In J.R.R. Tolkien’s The Lord of the Rings, Frodo doesn’t make it on his own. His journey throughout the story is a long, tough one, and he only succeeds because he shares his journey with the fellowship of the ring: the companions who stand by him, with him, and fight for him. As I read the story, one of these companions quickly became one of my favorite fictional characters: Frodo’s trusty hobbit gardener and best friend, Samwise.
Like Frodo, we all have burdens in our life we can’t carry on our own. That’s when God often places a Samwise in our lives. Sam can represent a variety of people such as a community, co-workers, a church family, and especially, friends. One thing these past months of isolation have reminded me of is that God didn’t create us to live life on our own. God gives us people to fellowship with (pun intended), help, and journey through life with.
Fellowship and Encouragement
1 Thessalonians 5:11 says, “Therefore encourage one another and build one another up, just as you are doing.” The Bible makes it clear that encouraging others is a necessity.
Another verse that points out the goodness found in keeping company with fellow Christians is 1 John 1:7, which states, “But if we walk in the light, as he is in the light, we have fellowship with one another, and the blood of Jesus his Son cleanses us from all sin.” Not only does God want us to encourage others in him, he commands us to. It pleases and glorifies him!
As believers, we must remember to keep a “what would Jesus do” mindset in everything, even though it might sound cliché. I think it’s especially relevant in discussing friendships.
For example, if you know your friend is feeling down, don’t just tell them you’re sorry they feel that way. Cheer them up and remind them of God’s promises, along with praying for them! Jesus wasn’t a passive friend, so none of us should be one, either.
In one of my favorite scenes of The Lord of the Rings when Frodo is feeling discouraged, Samwise tells him,“There’s some good in this world, Mr. Frodo, and it’s worth fighting for.”
Bearing Each Other’s Burdens
More often than not, we can’t remove the hurt from our friend’s life, and they can’t remove ours. Trials are put in that person’s life for a reason, and it’s all a part of God’s plan. The Lord has graciously given us people in our lives to comfort and help us at times, for “Iron sharpens iron, and one man sharpens another” (Proverbs 27:17). If you have a friend going through something hard, I’d suggest three different things:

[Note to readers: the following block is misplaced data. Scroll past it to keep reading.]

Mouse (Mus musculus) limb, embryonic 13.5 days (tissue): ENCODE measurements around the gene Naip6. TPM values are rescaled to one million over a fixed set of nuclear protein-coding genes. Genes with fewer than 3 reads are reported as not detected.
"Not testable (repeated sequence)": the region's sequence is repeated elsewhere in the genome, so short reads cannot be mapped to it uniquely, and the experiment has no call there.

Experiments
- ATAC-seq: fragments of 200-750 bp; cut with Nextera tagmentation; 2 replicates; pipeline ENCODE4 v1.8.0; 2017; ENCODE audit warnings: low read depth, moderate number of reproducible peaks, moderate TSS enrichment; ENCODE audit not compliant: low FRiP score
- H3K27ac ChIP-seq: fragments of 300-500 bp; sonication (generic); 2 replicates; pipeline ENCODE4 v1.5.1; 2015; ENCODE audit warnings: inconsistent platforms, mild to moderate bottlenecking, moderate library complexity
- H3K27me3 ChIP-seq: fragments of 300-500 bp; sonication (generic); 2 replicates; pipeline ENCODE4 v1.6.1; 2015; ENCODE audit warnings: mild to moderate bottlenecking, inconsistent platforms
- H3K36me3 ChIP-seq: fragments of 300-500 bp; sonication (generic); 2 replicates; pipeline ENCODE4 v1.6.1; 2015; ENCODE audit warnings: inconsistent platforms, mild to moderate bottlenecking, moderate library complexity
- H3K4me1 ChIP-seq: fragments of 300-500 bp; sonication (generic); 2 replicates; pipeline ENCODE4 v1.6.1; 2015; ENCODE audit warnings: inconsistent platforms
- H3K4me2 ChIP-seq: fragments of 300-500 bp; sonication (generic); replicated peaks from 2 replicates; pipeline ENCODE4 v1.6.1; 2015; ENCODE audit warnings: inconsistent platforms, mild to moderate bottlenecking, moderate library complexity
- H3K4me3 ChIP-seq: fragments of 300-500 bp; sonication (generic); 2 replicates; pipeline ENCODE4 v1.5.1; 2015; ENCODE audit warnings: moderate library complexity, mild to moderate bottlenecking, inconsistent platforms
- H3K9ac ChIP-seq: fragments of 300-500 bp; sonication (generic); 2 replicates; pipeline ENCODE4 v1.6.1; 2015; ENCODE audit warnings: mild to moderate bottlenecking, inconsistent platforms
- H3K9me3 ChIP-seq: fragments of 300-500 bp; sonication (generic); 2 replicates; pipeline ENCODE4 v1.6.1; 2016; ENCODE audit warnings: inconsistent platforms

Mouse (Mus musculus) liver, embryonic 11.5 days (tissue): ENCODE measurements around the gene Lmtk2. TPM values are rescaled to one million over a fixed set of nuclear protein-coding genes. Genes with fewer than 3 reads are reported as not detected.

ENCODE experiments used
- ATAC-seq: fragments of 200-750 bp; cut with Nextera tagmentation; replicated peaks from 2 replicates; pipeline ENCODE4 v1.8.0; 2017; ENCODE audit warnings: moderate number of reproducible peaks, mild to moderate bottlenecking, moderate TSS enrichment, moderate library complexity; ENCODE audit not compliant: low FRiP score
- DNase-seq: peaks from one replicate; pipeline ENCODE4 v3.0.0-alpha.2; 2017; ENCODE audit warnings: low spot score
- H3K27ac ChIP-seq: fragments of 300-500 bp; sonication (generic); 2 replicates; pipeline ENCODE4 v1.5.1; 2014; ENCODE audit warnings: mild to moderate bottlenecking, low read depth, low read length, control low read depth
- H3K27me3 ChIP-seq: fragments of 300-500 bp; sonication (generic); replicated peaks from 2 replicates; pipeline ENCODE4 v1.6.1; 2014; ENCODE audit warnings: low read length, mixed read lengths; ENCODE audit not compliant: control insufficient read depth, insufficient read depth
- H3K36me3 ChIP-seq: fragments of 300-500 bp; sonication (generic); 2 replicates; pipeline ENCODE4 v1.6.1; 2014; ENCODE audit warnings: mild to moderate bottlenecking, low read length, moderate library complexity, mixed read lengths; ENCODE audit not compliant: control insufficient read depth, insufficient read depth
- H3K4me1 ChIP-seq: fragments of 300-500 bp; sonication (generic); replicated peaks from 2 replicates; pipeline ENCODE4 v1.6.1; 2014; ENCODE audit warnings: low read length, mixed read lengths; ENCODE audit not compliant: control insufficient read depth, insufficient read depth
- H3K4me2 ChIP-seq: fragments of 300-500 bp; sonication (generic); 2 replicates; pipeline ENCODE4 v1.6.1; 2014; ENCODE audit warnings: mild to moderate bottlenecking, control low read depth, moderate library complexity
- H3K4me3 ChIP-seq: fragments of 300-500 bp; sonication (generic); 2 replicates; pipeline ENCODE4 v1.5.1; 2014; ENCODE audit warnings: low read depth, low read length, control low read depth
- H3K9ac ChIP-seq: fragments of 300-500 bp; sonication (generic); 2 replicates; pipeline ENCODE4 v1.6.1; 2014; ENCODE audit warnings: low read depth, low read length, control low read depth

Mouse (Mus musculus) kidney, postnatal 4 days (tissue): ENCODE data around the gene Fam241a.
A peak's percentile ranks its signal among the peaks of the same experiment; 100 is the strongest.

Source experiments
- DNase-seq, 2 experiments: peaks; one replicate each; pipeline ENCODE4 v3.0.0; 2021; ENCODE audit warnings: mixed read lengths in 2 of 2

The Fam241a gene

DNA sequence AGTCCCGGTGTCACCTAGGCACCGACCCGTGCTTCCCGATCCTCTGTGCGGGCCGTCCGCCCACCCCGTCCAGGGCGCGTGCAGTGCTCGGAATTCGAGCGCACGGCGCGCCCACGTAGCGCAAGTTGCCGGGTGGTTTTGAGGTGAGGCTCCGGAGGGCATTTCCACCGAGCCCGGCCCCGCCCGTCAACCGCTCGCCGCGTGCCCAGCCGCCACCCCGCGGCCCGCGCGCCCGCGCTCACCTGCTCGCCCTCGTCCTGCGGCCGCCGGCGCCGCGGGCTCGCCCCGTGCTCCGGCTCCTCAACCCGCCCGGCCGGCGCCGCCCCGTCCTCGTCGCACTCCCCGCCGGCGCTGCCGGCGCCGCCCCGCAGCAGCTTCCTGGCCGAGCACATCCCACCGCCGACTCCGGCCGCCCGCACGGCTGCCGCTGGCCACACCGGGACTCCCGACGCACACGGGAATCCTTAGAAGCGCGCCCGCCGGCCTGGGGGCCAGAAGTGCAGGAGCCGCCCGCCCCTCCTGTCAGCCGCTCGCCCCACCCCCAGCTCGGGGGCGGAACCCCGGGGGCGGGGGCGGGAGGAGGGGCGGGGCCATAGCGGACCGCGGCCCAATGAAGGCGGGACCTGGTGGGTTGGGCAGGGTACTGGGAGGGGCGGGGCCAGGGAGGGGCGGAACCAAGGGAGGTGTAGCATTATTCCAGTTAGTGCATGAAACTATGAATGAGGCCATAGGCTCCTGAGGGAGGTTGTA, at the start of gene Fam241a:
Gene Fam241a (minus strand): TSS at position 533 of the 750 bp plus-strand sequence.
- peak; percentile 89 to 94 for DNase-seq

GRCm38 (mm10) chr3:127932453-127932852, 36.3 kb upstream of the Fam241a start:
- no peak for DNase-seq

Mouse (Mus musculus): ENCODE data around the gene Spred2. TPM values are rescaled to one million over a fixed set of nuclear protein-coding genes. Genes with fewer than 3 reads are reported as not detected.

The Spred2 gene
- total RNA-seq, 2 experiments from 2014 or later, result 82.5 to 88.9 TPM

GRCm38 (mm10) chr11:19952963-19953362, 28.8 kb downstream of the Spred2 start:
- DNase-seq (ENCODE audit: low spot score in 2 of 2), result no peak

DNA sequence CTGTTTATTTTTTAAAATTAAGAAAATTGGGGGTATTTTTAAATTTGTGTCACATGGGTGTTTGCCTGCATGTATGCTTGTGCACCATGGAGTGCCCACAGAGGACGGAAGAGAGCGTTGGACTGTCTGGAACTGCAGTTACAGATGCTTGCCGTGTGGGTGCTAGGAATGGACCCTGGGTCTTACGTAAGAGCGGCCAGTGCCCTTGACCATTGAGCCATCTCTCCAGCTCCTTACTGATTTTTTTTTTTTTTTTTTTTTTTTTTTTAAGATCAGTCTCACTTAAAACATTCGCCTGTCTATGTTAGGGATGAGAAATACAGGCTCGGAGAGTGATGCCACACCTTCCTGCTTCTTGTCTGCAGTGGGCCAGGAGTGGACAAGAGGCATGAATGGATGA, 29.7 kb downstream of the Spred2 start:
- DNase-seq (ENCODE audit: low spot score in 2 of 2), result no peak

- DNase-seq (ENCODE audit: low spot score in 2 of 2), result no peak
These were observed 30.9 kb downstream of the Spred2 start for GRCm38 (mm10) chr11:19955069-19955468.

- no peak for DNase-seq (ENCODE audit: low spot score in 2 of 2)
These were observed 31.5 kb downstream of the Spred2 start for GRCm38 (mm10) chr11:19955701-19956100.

- Trust in the Lord, dwelling on the fact that his plan is flawless.
- Pray for your friend and for yourself to help them in the way you can.
- Comfort and encourage your friend (as mentioned earlier), reminding them of God’s promises for us.
No matter what situation you may be in, I’m sure you would agree life is hard. Those especially hard times are when I feel extra thankful for the godly friends I’ve been blessed with who are there to back me up.
I love what Sam tells Frodo near the end of The Return of the King: “Come, Mr. Frodo!”…“I can’t carry it for you, but I can carry you.”
Stepping Out of Your Comfort Zone
Being a good friend isn’t always easy. Friendships can be messy, but they’re so worth it!
Something I personally struggle with is being intentional in making friends. As an introvert, introducing myself to someone else or even just building up the courage to talk to someone I don’t talk to very often can be slightly terrifying. A big mistake I often make is feeling like someone else should be the one to approach me. This expectation is certainly not the case! It’s selfish to stand back and hope that someone else will be the one to reach out to you.
Instead of holding these expectations, be the one to take the first step. It might be scary at first, but it will be so rewarding in the end.
Building new friendships is hard. Stepping out of your comfort zone isn’t usually fun or something you want or choose to do. But as a Christian, it’s necessary. Trust in God and fight your fears. Push against passivity. And do this all while pointing others to Christ.
Proverbs 18:24 says, “A man of many companions may come to ruin, but there is a friend who sticks closer than a brother.” Be a friend who sticks closer than a brother or sister, even if it means doing hard things. Even if it means forgiving someone for something you thought of as unforgivable, even if it means missing out, and even if it means not fitting in with the crowd. Show that kind of loyalty, and be that friend.
When Frodo tells Samwise that he’s going to the dark land of Mordor alone, Samwise replies with “Of course you are, and I’m coming with you!”
You’re not a hobbit or on an epic quest to destroy a precious ring, but I think we all can relate to Frodo, and his need for a friend. Another great Proverb says, “the sweetness of a friend comes from his earnest counsel” (Proverbs 27:9). We can learn a lot from friends whether it’s through encouragement, comforting each other, or simply sharing wisdom.
As a Christian, something to remember is the fact that Jesus will always be the perfect companion. If you’re a believer in Jesus Christ, you can rest assured in the promise he gives us: “I will never leave you nor forsake you” (Hebrews 13:5). In Christ, we have the ultimate friend who will never abandon or let us down, no matter what!
I pray this article inspires you to be a true friend like Samwise. Build each other up, bear each other’s burdens, and take the initiative, but most importantly, keep looking to Christ as the best friend you could ever have!
Editor’s note: Want to read more about the connections between fiction and friendships? Check out the article What Winnie the Pooh Taught Me About Friendship!